Abstract: After the financial crisis financial regulators increased banks’ capital adequacy ratios (CET1/RWA) requirements in order to make the financial system more resilient. The new capital requirements could be achieved through different channels, some of which might affect bank’s ability to finance the real economy. We perform a decomposition of the changes in capital adequacy ratios into seven factors to check whether banks adjusted their capital ratio by increasing equity, by reducing loans or securities, or by reducing the riskiness of their assets’ portfolio. We employ consolidated balance sheet data of 257 European banking groups including M&A operations and state aid and covering the 2005-2014 period, and find that the main driver alters over time. Our decomposition shows that during the financial crisis the augmentation was mainly driven by new share issuances and government recapitalizations, while during the sovereign crisis a reduction in the RWA-density (RWA/TA) is found. In the post crisis period, we observe a large income effect and a reduction in total assets. Decompositions are also performed at country and major banking group level, showing high heterogeneity in responses to achieve the new requirements.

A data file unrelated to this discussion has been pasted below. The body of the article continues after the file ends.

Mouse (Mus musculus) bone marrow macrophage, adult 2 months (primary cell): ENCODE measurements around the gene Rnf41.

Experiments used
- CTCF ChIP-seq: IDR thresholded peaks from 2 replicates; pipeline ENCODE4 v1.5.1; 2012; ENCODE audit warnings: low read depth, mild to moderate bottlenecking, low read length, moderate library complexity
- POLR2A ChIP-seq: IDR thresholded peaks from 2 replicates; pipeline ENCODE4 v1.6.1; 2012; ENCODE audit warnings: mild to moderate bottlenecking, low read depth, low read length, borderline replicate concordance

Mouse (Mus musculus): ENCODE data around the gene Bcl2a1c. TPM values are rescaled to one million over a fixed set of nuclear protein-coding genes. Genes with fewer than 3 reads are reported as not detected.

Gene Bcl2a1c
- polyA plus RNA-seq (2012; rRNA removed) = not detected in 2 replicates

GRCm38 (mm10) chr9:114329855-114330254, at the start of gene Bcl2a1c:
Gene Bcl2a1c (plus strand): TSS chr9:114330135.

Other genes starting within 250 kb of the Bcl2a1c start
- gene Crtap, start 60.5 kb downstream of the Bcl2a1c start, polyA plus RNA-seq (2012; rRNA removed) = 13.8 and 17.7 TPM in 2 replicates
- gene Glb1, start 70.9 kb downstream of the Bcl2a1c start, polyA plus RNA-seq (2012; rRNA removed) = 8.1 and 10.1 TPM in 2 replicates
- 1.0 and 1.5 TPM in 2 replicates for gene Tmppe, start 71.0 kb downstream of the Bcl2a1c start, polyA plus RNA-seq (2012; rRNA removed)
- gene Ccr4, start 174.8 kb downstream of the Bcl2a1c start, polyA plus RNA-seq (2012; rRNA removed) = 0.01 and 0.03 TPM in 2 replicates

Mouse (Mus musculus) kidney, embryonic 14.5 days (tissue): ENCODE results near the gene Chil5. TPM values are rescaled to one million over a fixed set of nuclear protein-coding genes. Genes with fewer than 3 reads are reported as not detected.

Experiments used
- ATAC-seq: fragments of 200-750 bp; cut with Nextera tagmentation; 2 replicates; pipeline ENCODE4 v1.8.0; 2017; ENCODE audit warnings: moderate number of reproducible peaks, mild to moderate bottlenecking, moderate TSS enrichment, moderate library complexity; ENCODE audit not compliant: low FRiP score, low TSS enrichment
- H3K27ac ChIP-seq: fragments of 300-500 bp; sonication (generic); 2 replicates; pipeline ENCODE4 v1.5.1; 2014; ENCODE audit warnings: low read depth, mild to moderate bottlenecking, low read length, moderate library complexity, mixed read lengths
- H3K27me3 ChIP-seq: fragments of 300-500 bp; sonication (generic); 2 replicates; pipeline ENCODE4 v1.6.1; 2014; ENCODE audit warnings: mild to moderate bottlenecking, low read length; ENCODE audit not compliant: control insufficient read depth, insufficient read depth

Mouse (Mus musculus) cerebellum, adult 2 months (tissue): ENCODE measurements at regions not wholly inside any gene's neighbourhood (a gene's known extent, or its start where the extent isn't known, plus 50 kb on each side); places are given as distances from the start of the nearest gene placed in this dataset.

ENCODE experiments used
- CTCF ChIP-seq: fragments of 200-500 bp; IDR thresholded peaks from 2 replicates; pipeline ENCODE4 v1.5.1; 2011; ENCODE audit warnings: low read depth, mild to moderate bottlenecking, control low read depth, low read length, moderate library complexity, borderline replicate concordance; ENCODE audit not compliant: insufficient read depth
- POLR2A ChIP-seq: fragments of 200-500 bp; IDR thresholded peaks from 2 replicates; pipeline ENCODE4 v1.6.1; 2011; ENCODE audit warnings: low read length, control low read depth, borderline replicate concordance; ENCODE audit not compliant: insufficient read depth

Keywords: banks; capital ratio; decomposition; regulation; Basel III
    JEL: G21 G28
    Date: 2016–12
  8. By: Qiang Ji (Center for Energy and Environmental Policy research, Institutes of Science and Development, Chinese Academy of Sciences and School of Public Policy and Management, University of Chinese Academy of Sciences, Beijing, China); Bing-Yue Liu (Center for Energy and Environmental Policy research, Institutes of Science and Development, Chinese Academy of Sciences and Department of Statistics and Finance, University of Science and Technology of China, Hefei, China); Juncal Cunado (University of Navarra, School of Economics, Edificio Amigos, E-31080 Pamplona, Spain); Rangan Gupta (Department of Economics, University of Pretoria, Pretoria, South Africa)